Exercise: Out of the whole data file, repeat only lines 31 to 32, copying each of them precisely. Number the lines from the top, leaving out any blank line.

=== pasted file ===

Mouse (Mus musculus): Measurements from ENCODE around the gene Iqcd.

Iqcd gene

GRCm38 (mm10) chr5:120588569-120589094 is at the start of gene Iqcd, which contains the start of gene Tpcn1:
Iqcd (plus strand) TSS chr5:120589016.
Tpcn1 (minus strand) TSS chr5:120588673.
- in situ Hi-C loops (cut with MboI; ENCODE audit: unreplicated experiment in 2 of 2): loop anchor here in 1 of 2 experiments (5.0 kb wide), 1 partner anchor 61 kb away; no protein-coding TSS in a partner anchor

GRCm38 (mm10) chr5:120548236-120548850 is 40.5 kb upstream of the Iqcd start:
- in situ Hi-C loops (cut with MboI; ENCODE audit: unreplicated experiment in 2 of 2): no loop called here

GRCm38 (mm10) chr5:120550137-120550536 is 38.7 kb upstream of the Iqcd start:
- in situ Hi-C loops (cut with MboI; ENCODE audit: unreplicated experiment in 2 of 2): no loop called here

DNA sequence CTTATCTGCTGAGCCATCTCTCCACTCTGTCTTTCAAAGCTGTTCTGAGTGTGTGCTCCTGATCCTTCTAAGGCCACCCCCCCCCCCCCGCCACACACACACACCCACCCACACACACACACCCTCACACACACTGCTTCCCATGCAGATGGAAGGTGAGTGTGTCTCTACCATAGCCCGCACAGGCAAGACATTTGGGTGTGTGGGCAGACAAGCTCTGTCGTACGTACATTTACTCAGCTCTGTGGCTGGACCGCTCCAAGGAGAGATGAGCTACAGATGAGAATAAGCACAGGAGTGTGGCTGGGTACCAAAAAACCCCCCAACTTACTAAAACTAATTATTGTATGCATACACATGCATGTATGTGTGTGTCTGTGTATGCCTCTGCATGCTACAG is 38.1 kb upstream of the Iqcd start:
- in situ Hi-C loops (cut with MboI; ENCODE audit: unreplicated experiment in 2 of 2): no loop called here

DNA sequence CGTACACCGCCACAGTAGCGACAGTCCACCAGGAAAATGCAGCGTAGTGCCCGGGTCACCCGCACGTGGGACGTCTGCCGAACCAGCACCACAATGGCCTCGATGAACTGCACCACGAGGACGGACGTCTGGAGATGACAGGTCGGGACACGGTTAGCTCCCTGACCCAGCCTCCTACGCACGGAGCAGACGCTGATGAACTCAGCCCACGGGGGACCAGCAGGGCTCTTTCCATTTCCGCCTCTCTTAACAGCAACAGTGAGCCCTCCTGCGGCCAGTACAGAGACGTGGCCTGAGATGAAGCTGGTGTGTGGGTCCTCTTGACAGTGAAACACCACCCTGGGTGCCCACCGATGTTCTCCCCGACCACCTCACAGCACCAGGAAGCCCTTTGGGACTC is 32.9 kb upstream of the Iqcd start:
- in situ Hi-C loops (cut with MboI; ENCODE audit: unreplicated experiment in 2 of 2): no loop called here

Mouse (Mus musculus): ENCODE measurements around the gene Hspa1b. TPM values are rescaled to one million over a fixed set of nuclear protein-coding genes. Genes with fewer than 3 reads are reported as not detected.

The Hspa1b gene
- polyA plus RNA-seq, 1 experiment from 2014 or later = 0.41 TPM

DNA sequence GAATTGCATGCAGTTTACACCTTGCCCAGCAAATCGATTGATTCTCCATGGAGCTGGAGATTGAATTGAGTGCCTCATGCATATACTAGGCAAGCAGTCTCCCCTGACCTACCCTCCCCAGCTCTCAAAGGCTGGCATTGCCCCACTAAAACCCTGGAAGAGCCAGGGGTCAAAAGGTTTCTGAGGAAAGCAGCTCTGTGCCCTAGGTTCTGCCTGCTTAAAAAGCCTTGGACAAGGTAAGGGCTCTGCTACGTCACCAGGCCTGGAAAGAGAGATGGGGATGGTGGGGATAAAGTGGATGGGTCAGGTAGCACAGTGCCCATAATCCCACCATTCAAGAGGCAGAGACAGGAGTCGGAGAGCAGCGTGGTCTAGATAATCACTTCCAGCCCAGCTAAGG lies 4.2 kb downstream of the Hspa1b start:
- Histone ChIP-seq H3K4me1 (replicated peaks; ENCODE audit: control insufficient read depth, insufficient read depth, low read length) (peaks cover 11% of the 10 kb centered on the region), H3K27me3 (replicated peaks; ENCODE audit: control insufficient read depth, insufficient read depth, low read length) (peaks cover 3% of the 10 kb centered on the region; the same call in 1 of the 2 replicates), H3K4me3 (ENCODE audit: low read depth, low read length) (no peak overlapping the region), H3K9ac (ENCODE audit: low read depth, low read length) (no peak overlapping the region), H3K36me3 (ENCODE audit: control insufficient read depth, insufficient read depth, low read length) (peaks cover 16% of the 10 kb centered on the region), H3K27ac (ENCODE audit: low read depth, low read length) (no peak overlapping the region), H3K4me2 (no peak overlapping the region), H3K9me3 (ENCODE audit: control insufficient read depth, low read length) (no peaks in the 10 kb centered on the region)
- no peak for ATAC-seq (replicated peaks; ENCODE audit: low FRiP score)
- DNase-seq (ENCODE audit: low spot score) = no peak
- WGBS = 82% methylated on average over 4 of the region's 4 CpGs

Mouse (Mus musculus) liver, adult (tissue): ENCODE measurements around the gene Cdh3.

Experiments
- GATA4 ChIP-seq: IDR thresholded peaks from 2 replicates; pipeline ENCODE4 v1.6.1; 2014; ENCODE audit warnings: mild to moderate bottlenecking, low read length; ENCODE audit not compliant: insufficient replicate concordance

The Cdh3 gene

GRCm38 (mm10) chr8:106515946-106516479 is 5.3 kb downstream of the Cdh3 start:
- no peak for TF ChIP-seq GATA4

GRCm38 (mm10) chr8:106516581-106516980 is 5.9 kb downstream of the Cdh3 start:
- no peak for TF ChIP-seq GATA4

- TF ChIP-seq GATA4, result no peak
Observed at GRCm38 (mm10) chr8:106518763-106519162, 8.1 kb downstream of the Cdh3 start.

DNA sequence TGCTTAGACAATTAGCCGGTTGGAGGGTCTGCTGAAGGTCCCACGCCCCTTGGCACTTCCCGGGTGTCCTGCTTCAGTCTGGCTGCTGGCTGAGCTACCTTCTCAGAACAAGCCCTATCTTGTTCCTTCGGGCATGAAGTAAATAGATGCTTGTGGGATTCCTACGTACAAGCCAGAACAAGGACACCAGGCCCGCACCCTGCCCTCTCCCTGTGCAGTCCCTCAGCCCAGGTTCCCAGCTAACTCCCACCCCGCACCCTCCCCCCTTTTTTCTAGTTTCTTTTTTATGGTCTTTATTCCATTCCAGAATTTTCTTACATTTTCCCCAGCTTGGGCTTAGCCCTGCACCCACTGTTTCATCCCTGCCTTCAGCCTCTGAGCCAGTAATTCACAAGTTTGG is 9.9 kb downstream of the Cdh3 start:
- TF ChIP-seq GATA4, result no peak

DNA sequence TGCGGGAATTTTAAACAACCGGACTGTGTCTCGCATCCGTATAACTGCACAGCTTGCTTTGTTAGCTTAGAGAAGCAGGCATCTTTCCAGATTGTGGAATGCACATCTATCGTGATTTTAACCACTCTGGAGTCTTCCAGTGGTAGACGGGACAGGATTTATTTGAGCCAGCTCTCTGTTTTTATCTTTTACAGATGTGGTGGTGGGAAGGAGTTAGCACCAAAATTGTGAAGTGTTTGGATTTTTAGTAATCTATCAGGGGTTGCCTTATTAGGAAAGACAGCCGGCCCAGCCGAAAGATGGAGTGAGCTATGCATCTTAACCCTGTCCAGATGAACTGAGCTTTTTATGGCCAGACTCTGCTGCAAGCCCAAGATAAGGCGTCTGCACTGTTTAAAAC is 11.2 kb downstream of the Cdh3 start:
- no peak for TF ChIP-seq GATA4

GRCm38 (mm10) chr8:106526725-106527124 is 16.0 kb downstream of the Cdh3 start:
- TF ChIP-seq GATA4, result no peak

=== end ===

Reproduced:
- TF ChIP-seq GATA4, result no peak
Observed at GRCm38 (mm10) chr8:106518763-106519162, 8.1 kb downstream of the Cdh3 start.